According to Dr. Zeichner, a board-certified dermatologist in New York City , “Alpha hydroxy acids function by altering the calcium content in the outer skin layer to dissolve connections between skin cells so they may be shed more easily.” Each type of acid also has some degree of exfoliating, moisturizing, and brightening abilities to enhance the appearance and health of the skin.
AHA’s ultimate result is exfoliation. All AHAs offer some level of chemical exfoliation to remove surface-layer dead skin cells. The stratum corneum, the part of the skin that is in contact with the environment, is made up of dead cells that adhere before eventually falling off. Desmosomes and the link between these cells are weakened by AHAs, which also promotes cell desquamation. This procedure starts the skin-repair process, which boosts cell development and releases cytokines (growth and repair factors). The skin layers are renewed through exfoliation, making the skin appear more youthful with fewer wrinkles and fine lines.
For the most effective exfoliation, choose a smaller molecule, such as glycolic acid. AHAs can enhance radiance and brightness by assisting the skin in removing dead surface cells. Light can better reflect off the skin’s surface when the dead cells are eliminated. The less dead skin that is present on the skin’s surface, the smoother it looks and the better it can reflect light for that radiant, lit-from-within look.
The risk of irritation increases with decreasing AHA molecule size and increasing acid efficacy and strength. Therefore, people with sensitive skin or conditions like rosacea should use glycolic acid products with caution.
Although it seems contradictory, several AHAs have a history of successfully hydrating skin. Because of its humectant qualities, lactic acid acts as a sponge to hydrate the skin.
3. Collagen Stimulation
AHAs are popular among experienced dermatologists due to their ability to stimulate collagen benefits. They cause the skin to sustain tiny trauma, which sets off a wound healing response and increases collagen formation. Some AHAs can work their magic on collagen by penetrating deeper into the skin due to their smaller size.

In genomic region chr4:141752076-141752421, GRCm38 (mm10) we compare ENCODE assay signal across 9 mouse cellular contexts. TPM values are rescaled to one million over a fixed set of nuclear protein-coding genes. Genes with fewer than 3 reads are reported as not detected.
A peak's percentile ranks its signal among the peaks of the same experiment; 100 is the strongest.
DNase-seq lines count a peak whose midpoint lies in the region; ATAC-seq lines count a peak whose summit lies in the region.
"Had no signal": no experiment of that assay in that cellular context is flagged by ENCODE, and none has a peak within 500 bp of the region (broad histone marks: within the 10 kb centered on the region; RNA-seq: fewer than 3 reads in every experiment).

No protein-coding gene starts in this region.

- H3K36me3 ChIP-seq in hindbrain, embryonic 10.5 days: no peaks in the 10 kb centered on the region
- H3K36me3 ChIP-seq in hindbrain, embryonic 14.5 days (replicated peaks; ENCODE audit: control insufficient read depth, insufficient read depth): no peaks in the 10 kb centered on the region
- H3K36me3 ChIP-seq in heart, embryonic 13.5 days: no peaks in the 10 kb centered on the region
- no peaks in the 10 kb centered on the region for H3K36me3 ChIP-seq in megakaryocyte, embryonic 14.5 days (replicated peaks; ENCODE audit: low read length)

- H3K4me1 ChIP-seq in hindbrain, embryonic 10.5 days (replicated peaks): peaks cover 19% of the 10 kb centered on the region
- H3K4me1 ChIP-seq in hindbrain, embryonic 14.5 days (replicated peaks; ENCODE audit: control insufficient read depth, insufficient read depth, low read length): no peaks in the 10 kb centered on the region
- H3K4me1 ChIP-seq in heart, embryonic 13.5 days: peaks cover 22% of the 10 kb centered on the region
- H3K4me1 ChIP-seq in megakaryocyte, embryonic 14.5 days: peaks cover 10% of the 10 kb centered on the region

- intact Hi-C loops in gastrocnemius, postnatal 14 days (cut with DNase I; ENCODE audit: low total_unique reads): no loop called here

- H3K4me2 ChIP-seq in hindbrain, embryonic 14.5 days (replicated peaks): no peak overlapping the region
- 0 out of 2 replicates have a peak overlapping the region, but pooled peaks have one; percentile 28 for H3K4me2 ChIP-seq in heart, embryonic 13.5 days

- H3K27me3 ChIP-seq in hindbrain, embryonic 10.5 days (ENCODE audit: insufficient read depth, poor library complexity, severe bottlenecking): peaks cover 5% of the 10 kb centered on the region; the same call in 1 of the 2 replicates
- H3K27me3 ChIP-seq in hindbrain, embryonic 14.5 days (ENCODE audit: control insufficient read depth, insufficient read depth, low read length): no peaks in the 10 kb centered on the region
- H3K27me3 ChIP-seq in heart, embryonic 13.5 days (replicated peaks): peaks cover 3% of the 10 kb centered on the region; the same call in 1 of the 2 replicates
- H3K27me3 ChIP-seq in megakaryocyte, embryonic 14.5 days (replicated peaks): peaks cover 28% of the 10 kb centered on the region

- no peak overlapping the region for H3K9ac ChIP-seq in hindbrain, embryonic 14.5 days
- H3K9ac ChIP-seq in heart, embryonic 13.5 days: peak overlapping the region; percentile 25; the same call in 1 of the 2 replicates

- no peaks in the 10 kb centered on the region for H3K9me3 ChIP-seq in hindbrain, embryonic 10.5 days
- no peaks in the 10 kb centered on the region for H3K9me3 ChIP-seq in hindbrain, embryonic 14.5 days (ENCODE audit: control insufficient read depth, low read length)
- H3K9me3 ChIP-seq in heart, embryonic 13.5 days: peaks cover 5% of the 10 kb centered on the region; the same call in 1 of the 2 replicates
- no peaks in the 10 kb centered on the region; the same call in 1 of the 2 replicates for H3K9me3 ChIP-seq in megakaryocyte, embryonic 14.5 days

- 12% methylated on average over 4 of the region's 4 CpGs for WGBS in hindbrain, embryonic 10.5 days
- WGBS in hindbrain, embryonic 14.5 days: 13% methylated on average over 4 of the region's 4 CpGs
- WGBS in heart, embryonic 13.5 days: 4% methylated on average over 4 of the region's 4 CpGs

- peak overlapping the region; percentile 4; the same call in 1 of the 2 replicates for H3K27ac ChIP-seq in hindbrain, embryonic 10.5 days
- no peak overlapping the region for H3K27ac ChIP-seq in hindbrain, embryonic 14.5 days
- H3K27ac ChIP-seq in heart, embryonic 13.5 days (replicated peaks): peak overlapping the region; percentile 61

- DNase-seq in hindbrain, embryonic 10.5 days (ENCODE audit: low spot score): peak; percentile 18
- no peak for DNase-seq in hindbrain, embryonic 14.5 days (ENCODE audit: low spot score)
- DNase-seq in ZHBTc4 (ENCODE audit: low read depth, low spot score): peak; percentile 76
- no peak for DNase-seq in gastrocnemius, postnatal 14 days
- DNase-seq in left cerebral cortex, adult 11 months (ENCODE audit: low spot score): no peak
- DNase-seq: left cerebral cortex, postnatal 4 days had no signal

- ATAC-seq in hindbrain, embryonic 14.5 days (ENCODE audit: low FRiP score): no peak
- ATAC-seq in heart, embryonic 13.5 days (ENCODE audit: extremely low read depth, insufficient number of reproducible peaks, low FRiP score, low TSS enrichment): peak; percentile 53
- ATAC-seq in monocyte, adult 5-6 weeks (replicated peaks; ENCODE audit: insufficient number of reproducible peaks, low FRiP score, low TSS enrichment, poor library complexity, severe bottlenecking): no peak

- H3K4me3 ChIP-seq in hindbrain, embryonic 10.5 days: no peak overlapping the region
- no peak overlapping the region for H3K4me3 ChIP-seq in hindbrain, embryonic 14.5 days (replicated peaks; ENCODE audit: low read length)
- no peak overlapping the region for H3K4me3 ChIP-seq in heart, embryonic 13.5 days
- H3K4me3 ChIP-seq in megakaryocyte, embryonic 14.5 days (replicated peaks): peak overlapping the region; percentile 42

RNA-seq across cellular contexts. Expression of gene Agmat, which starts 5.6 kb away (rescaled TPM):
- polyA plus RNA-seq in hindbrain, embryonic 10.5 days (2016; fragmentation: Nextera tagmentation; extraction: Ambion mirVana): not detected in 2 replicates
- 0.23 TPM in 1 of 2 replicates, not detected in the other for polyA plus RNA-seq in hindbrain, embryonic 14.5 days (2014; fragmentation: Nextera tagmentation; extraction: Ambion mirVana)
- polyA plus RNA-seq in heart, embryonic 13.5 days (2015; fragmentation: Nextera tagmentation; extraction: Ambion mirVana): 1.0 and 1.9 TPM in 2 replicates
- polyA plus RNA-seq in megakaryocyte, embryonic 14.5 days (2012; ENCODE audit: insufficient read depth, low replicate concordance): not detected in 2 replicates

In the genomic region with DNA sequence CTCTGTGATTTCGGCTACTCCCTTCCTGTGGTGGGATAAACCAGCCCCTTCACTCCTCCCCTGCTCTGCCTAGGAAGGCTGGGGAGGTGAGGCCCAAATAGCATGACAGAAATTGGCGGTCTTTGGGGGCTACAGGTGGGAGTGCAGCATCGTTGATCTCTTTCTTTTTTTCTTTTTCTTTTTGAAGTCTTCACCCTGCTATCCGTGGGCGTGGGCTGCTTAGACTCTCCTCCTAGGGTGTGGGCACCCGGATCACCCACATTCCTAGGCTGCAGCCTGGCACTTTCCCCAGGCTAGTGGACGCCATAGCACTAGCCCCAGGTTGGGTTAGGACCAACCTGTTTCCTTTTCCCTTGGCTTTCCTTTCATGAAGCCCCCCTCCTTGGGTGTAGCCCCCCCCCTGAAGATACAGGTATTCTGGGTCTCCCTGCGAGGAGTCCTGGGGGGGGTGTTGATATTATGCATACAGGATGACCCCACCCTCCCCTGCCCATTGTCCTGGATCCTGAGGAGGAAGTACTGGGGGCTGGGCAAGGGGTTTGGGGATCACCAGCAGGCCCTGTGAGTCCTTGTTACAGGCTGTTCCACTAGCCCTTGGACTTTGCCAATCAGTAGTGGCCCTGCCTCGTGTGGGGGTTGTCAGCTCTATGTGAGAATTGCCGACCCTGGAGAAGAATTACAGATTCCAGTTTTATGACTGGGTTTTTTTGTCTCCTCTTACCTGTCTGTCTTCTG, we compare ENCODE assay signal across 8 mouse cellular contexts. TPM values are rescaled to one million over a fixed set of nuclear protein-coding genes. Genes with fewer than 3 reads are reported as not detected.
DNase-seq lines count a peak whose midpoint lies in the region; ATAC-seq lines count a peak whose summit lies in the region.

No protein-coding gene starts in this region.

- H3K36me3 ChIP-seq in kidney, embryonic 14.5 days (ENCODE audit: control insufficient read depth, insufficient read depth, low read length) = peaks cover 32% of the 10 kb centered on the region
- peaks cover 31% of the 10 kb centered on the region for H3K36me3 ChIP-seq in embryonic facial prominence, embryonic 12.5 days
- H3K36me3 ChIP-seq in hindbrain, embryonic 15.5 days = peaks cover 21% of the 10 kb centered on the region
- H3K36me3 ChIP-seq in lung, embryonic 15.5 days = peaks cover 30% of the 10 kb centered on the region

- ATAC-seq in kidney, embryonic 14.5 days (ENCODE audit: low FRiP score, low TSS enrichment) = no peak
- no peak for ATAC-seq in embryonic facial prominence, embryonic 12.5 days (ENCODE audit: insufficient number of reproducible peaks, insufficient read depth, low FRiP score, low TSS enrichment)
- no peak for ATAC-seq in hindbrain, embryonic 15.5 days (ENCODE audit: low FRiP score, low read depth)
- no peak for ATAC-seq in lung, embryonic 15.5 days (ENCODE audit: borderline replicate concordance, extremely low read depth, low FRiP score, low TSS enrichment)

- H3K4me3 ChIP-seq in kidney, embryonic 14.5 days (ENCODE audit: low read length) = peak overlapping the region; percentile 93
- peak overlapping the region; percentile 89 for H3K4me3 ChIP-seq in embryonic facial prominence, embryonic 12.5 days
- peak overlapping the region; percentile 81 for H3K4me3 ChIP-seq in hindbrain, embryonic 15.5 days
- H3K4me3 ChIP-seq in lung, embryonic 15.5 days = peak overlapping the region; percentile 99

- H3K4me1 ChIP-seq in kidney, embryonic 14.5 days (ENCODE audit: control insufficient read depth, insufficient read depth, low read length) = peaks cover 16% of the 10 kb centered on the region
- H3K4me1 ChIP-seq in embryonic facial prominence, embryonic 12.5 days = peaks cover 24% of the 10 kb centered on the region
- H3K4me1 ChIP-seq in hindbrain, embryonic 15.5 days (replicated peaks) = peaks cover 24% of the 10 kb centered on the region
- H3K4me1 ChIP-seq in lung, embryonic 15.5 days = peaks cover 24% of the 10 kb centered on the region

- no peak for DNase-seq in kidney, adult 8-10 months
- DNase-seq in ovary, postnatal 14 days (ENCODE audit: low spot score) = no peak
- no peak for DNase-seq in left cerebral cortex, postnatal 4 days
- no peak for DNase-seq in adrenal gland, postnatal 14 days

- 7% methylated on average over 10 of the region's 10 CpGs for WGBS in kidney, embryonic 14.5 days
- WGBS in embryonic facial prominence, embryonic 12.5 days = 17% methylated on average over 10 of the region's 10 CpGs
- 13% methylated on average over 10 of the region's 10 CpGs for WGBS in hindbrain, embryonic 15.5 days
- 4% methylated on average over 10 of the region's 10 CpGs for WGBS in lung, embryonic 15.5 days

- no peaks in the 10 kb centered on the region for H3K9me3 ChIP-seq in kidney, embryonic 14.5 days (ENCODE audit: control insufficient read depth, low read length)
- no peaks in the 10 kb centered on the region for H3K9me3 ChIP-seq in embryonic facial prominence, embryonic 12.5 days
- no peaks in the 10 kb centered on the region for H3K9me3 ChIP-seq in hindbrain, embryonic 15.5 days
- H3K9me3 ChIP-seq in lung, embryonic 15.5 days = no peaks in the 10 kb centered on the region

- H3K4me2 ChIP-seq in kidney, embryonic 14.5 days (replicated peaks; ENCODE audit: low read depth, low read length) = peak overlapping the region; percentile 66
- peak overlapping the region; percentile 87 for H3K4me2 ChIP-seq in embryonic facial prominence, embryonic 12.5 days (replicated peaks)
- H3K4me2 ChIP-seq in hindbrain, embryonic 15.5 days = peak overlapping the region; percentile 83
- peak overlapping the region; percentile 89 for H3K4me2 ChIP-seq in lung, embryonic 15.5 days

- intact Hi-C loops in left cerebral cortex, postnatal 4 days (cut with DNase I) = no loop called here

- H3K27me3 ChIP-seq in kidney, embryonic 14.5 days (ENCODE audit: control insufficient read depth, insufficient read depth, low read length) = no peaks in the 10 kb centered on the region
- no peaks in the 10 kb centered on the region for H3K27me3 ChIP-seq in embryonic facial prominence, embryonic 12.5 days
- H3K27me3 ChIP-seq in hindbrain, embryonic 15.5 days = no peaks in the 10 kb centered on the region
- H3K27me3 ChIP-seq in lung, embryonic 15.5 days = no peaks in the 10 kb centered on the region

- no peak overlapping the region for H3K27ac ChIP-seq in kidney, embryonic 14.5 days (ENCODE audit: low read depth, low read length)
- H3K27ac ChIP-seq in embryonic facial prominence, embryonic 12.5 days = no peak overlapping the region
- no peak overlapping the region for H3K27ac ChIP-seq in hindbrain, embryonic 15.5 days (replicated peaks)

4. Pigmentation and Discoloration
AHAs also aid in fading stubborn pigmentation brought on by melasma or acne. AHAs have a lightening effect on the skin by removing the layer of dull, dead skin cells, which is helpful for hyperpigmentation brought on by acne scarring. Additionally, it clears up pores and lessens inflammation, both of which are factors in acne.
5. Antioxidant Benefits
Citric acid is one AHA that receives praise for its antioxidant properties and ability to prevent free radical damage.
Concentrations of AHAs
Utilizing AHAs is meant to enhance the skin, not to overly exfoliate, burn, irritate, or inflame it. Every AHA has a concentration that is suitable for use on the face, body, or both.
The formulation’s pH affects the free acid’s bioavailability. A product with a neutral pH is essentially ineffectual, while those with a lower pH formulation contain more free acid. In exchange for being weaker, buffered glycolic acid formulations offer a delayed release of the acid to greatly lower the likelihood of discomfort.
AHAs can be utilized as an in-office chemical peel at higher concentrations. For example, non-buffered glycolic acid in-office chemical peels range in concentration from 30% to 70%. The initial glycolic acid concentration is chosen based on the patient’s tolerance, skin condition, and sensitivity.
AHAs generally work well with other skincare ingredients, especially peptides. Retinol, on the other hand, is a component you should use with caution when combining with AHAs. It is recommended by dermatologists to alternately use AHA and retinol. Additionally, applying too many acids to the skin at once might result in problems with irritation, peeling, and redness. The same general principle also applies to beta hydroxy acids like salicylic acid.
Always use sunscreen every day when using AHAs because they can make you more susceptible to sunburn.